Most of you have heard me speakabout reference-based pricing by now.  It's no secret toanyone who follows me on professional social media platforms that Iam a fan. While the spotlight on this subject is getting warmer bythe day, the controversial opinions of followers often feel alittle cold. It's not the challenge toward this pricing methodologythat prompted me to write this, but instead the misconception thatit doesn't work or can't work. It does, and it can, in the hands ofa consultant who knows how to align the components to maximize itssuccess.

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So this article is for everyone; the nay-sayers and theheck-yayers. Let's break down the why and the how and dispel someof the most common myths along the way.

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Defense of reference-based pricing comes in all forms; inarguments of excess balance billing, and even legislativebills questioning the future of this method. This type of plandesign is still heavily considered “innovative” and thus, mostadvisors just don't know how to manage the model. And frankly, manyare too stuck in their comfort zone to try to figure it out. But ifyou're a consultant who works for your client, it is yourresponsibility to learn and adapt as the market and environmentchanges. And, if you hesitate to at least take on the knowledge ofthese out-of-the-box solutions, you may be doing an immensedisservice to your clients. We're forming the health carerevolution here; come aboard!

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Let's talk through what reference-based pricing really is.Simply put, it's an alternative way of paying health care claims.Think of how it works traditionally. You go see a provider and theysend a bill over to your insurance carrier with a “billed charge”for the price of services. Figuring out where this billed chargecomes from is about as easy as finding that pot of gold at the endof an Irish rainbow. It's usually a dollar amount many times morethan what would be considered reasonable for the service, andgenerally cannot be itemized in a way that would actually justifythe cost. But don't you worry! That's where your PPO network popsin. See, your carrier has gone out and held the providers feet tothe fire: “If you want us to send you patients, you have toshave the top off your billed charge'.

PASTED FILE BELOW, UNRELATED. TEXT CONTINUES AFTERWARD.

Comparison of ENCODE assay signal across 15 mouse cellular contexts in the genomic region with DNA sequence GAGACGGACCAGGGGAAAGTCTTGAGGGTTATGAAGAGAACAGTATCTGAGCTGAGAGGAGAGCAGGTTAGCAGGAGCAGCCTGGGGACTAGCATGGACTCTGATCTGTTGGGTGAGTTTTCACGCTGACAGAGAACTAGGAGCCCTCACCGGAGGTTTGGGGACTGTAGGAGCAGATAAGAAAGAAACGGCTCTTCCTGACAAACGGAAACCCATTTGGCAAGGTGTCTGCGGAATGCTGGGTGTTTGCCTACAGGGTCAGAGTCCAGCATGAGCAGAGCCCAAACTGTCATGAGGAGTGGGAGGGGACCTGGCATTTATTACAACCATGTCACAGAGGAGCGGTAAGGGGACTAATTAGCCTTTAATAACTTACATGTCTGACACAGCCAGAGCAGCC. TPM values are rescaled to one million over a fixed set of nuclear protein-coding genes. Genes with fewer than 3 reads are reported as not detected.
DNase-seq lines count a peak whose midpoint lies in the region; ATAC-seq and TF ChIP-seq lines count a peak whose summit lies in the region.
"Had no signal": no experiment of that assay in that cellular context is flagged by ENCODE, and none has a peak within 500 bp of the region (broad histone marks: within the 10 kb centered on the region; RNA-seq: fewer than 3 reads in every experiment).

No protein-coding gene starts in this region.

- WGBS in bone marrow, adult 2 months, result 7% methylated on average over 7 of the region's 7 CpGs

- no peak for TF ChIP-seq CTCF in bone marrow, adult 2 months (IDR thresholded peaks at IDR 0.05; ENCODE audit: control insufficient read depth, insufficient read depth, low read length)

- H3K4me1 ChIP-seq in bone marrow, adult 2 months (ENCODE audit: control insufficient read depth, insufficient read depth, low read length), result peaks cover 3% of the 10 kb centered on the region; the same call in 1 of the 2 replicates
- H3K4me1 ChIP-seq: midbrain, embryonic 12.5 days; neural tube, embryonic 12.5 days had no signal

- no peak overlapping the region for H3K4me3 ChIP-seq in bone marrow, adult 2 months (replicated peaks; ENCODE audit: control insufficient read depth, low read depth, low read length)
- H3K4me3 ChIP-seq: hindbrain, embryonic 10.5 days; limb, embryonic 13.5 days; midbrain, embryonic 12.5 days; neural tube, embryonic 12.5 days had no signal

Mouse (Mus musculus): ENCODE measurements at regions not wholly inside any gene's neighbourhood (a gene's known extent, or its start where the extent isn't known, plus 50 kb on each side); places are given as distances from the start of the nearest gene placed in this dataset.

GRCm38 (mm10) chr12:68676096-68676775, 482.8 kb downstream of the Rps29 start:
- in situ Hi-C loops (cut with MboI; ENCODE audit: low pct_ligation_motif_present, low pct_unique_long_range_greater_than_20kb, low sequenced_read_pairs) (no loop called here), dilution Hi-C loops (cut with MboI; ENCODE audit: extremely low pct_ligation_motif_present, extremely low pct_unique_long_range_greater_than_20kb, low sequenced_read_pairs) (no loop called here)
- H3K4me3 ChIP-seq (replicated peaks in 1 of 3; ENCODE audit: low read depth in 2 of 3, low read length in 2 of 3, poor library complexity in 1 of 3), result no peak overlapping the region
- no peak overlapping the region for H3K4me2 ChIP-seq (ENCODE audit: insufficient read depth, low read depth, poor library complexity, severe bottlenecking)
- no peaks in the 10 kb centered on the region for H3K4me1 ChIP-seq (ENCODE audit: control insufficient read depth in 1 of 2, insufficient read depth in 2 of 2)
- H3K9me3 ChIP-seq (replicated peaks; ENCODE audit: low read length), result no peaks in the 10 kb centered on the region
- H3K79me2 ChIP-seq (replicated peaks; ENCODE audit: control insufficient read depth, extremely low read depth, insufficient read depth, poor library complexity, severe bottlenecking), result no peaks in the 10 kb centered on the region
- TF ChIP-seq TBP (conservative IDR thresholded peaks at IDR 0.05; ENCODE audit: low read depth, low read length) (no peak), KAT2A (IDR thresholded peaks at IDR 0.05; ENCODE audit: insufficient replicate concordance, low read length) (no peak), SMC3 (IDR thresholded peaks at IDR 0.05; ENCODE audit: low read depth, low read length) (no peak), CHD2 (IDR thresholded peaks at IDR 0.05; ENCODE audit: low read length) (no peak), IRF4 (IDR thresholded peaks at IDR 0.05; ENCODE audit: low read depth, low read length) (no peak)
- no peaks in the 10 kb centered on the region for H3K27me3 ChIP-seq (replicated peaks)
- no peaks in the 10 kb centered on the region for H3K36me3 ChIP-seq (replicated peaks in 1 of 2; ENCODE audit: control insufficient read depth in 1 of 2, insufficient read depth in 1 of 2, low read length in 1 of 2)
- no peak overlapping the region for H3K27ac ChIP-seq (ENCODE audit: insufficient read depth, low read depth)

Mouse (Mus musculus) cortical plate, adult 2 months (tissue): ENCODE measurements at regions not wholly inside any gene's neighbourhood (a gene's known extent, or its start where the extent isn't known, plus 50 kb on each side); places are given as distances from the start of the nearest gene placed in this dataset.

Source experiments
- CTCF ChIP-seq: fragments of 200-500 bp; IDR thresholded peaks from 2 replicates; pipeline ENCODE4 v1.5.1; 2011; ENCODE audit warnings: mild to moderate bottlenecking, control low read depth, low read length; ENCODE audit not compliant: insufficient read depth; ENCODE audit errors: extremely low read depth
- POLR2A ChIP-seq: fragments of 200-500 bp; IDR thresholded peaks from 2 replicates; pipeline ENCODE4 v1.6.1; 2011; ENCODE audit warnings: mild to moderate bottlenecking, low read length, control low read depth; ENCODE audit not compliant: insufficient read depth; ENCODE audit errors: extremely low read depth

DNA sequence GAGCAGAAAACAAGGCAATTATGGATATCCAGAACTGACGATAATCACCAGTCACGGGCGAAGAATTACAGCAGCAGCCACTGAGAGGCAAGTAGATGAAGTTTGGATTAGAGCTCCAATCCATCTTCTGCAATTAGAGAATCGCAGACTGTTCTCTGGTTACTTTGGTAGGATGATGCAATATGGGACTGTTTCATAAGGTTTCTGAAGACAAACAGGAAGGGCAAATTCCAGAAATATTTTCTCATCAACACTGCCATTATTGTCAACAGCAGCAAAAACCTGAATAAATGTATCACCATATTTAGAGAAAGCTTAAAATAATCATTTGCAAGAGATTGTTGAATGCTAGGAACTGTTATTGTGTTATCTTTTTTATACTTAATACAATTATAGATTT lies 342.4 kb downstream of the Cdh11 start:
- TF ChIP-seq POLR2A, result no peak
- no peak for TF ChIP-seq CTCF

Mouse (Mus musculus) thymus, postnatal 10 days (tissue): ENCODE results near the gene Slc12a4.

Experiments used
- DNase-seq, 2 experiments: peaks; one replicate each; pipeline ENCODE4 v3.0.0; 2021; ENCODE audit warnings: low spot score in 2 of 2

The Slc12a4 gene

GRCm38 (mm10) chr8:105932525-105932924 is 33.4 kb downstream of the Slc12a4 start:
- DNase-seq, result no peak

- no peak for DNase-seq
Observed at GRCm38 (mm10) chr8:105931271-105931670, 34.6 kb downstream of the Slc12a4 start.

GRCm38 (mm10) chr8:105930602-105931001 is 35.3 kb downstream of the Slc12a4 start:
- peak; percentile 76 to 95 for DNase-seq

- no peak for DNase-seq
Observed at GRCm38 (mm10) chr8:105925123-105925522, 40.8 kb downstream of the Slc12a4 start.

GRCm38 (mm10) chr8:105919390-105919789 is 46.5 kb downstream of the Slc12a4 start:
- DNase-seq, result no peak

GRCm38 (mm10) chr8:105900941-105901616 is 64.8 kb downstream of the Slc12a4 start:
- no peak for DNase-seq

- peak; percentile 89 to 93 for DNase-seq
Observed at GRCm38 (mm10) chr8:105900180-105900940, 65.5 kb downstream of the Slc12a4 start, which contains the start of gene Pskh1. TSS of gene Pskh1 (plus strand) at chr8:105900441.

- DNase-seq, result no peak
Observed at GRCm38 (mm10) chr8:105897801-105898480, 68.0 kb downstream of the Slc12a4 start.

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A piece of paper is born and claims are then processed and paidbased on a contract between your insurance carrier and your doctor.Perhaps your doctor agreed to take 40 percent off that billedcharge, which sounds pretty impressive if you're a bargain shopper,right? But if you don't know what the starting price is or shouldbe, then what is the actual value of the discount?

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Let's think about this logically for a second. If you need tomake $250 for every office visit you conduct and you've agreed to a40 percent discount with a carrier, what is your starting pricegoing to be? You would actually need to mark it up over 60 percentto leave you with the $250 after the

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discount. But why not mark it up even more? Even something onsale still generates a profit and if it didn't, many of us wouldn'tbe in business at all.

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Reference-based pricing works in reverse. We take the provider'sreported cost and margin for a procedure and we mark it up a littleto give some extra profit and then we pay the claim. For example,if a provider bills $250 for an office visit and Medicare (which isthe most commonly used reference for health care pricing) says thatthe cost for that procedure code is actually a hundred bucks, wemight pay the provider 150 percent of the reported cost, or$150.